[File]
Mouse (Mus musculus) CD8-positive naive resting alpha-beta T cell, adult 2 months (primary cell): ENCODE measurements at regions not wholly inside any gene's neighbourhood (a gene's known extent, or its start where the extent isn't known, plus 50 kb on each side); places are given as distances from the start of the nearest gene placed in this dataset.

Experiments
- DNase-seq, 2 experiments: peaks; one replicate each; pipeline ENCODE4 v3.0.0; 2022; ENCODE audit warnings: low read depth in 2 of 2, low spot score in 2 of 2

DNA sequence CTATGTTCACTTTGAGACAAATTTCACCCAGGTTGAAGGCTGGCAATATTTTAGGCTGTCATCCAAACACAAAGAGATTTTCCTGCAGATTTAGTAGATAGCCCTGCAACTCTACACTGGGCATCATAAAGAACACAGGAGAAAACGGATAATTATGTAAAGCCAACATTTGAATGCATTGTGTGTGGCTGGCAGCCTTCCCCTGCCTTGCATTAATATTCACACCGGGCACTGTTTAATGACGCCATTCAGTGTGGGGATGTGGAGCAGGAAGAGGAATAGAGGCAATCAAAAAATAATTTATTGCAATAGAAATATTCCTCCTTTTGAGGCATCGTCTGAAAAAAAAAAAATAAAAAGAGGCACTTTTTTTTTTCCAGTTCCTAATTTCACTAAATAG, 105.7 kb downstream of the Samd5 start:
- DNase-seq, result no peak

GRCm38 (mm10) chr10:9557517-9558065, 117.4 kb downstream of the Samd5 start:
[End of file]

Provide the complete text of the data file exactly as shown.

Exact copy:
Mouse (Mus musculus) CD8-positive naive resting alpha-beta T cell, adult 2 months (primary cell): ENCODE measurements at regions not wholly inside any gene's neighbourhood (a gene's known extent, or its start where the extent isn't known, plus 50 kb on each side); places are given as distances from the start of the nearest gene placed in this dataset.

Experiments
- DNase-seq, 2 experiments: peaks; one replicate each; pipeline ENCODE4 v3.0.0; 2022; ENCODE audit warnings: low read depth in 2 of 2, low spot score in 2 of 2

DNA sequence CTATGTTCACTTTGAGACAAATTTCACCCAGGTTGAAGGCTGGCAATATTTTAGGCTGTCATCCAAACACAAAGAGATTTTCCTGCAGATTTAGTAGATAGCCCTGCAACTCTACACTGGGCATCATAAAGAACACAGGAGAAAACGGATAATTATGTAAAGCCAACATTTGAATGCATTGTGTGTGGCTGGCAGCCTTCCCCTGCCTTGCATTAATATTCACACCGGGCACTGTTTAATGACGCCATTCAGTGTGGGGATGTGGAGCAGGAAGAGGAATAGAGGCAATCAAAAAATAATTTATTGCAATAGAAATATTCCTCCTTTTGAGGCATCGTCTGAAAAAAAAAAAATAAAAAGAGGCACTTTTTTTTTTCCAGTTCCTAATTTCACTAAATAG, 105.7 kb downstream of the Samd5 start:
- DNase-seq, result no peak

GRCm38 (mm10) chr10:9557517-9558065, 117.4 kb downstream of the Samd5 start: